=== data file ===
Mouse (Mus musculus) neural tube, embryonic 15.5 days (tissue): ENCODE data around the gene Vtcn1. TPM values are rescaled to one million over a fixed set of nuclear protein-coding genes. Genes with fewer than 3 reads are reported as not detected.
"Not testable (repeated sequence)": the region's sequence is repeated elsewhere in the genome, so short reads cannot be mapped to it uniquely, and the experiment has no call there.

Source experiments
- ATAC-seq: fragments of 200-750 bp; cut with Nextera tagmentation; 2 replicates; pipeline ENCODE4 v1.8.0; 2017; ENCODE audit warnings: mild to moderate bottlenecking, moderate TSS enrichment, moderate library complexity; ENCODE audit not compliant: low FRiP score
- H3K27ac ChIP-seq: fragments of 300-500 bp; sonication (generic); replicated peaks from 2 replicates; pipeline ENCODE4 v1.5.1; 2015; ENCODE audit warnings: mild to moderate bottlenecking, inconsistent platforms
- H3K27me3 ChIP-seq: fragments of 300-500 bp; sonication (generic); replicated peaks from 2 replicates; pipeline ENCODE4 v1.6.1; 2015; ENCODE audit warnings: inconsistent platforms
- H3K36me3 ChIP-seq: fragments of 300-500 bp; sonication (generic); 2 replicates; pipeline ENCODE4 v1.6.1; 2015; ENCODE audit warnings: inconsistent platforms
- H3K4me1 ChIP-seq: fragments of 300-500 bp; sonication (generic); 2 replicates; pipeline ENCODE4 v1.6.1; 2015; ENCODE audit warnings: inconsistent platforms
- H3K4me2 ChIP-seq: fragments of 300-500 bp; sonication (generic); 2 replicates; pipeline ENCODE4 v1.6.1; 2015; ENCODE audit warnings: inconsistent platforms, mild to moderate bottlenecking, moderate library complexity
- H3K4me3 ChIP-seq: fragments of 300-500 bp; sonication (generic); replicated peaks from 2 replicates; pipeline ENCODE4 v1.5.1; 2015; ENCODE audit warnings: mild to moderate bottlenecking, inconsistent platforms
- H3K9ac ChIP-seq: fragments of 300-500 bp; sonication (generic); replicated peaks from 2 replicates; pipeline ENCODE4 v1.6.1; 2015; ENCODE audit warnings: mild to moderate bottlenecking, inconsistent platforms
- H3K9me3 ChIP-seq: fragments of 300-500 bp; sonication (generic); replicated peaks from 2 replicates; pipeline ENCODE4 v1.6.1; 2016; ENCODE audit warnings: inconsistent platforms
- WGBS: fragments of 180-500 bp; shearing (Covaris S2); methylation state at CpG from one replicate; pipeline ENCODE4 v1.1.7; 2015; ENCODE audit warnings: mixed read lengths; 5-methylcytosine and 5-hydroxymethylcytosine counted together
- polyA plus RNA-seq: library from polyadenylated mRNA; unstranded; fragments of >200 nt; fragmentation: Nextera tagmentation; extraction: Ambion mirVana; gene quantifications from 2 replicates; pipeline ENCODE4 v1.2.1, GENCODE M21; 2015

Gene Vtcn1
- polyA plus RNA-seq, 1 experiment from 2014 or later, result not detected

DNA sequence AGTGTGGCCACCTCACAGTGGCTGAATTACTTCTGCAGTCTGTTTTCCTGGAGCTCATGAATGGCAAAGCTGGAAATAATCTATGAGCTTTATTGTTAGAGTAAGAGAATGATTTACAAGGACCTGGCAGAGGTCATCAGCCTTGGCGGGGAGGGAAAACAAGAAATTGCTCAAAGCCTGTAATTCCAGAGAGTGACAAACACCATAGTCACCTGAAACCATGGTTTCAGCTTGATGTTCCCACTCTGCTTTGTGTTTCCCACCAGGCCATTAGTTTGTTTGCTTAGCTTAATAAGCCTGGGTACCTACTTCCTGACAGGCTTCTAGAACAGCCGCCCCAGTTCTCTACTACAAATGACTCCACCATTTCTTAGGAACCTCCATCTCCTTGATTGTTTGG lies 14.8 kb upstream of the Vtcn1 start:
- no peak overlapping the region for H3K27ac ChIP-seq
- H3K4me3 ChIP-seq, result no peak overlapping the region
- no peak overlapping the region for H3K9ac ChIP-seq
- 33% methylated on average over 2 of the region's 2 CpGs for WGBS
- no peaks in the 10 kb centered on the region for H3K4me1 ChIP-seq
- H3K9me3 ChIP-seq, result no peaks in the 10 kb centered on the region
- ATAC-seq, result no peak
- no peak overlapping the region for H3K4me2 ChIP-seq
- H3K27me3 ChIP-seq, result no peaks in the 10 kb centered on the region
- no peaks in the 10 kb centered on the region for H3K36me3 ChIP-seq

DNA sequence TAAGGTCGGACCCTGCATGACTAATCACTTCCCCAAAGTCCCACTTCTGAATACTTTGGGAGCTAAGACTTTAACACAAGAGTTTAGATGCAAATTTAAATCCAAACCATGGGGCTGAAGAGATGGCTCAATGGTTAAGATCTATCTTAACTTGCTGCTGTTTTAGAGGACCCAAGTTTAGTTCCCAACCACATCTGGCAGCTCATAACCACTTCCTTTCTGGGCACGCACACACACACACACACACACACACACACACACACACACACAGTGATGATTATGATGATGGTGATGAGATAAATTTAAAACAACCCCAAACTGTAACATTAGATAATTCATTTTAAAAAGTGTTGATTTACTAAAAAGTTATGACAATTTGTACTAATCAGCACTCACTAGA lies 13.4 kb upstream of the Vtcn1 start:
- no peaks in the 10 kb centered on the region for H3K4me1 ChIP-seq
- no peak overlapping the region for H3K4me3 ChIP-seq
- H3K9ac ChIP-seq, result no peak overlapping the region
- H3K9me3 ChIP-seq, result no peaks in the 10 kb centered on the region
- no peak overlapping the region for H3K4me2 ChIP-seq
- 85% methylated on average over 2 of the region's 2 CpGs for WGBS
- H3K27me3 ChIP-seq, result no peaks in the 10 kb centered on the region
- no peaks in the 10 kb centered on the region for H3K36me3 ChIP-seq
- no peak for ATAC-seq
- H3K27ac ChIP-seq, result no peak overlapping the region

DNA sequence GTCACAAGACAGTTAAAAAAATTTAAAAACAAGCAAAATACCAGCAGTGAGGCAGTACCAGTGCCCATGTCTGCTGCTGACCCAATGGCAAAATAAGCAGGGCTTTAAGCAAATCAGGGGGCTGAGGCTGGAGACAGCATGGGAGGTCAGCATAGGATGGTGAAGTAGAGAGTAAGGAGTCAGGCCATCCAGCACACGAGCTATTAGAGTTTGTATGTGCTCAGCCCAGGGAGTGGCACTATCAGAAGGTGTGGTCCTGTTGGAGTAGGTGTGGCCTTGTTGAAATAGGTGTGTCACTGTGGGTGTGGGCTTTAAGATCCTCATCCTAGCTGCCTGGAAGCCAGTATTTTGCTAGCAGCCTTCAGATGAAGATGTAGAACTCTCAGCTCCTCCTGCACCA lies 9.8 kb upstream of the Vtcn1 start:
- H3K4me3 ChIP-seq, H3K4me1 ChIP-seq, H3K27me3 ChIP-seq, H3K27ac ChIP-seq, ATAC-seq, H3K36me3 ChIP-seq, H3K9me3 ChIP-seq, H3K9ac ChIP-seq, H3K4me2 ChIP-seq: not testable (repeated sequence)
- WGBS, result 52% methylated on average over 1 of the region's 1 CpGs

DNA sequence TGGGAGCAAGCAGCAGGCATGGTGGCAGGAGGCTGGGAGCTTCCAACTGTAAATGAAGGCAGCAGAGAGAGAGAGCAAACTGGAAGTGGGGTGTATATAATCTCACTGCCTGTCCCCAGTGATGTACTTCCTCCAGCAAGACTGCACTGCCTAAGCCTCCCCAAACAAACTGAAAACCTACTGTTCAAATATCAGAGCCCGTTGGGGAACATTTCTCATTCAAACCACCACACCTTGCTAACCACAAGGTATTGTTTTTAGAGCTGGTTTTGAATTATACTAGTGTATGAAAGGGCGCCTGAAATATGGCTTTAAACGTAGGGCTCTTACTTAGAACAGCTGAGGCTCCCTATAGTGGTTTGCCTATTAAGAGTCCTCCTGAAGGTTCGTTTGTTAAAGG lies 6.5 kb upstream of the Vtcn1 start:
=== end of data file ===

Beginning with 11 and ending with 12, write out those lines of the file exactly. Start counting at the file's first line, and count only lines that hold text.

- H3K9ac ChIP-seq: fragments of 300-500 bp; sonication (generic); replicated peaks from 2 replicates; pipeline ENCODE4 v1.6.1; 2015; ENCODE audit warnings: mild to moderate bottlenecking, inconsistent platforms
- H3K9me3 ChIP-seq: fragments of 300-500 bp; sonication (generic); replicated peaks from 2 replicates; pipeline ENCODE4 v1.6.1; 2016; ENCODE audit warnings: inconsistent platforms